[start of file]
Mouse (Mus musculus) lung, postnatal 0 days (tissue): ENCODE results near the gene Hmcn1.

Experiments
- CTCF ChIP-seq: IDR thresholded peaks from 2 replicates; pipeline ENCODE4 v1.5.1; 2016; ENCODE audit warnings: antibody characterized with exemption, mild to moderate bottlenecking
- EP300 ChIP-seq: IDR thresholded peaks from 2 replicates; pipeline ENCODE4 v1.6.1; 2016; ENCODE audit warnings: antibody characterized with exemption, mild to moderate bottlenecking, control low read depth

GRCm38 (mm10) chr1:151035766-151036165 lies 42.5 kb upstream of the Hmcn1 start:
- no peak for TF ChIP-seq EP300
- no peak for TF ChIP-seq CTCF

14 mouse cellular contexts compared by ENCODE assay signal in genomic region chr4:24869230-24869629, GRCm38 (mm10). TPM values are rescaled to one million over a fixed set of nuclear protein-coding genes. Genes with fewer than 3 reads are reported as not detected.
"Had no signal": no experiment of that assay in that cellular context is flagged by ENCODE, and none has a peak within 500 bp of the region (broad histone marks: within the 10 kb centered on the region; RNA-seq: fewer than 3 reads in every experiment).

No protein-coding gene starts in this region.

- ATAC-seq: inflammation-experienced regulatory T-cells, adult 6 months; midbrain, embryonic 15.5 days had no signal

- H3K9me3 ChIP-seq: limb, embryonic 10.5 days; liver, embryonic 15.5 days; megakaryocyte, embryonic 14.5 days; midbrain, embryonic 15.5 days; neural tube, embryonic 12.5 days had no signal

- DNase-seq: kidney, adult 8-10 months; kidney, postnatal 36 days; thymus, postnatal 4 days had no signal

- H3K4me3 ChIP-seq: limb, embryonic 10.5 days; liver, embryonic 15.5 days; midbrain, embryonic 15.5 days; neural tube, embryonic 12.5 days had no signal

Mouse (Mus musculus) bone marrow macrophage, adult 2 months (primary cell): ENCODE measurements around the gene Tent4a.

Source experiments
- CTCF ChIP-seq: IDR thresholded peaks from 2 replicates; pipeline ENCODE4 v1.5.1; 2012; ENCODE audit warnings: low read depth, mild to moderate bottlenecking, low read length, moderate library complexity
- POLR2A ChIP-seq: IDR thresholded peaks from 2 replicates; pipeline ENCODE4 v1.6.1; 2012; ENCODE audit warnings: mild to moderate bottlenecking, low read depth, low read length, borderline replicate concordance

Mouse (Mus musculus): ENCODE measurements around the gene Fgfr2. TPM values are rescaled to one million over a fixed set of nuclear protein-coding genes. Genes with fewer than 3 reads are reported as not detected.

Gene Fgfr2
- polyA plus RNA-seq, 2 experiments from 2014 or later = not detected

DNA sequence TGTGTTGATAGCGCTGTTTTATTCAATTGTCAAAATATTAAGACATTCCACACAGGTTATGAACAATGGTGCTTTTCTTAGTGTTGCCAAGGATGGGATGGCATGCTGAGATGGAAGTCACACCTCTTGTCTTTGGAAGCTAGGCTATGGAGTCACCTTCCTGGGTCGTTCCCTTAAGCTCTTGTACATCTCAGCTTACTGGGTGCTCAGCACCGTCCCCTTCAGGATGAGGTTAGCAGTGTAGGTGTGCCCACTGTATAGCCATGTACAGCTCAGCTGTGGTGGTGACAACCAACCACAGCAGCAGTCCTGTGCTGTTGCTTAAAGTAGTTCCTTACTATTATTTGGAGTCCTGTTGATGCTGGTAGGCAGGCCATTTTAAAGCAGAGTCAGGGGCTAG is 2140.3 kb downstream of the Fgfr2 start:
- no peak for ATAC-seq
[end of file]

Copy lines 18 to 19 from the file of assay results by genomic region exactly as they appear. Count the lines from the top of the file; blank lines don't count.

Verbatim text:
- POLR2A ChIP-seq: IDR thresholded peaks from 2 replicates; pipeline ENCODE4 v1.6.1; 2012; ENCODE audit warnings: mild to moderate bottlenecking, low read depth, low read length, borderline replicate concordance

Mouse (Mus musculus): ENCODE measurements around the gene Fgfr2. TPM values are rescaled to one million over a fixed set of nuclear protein-coding genes. Genes with fewer than 3 reads are reported as not detected.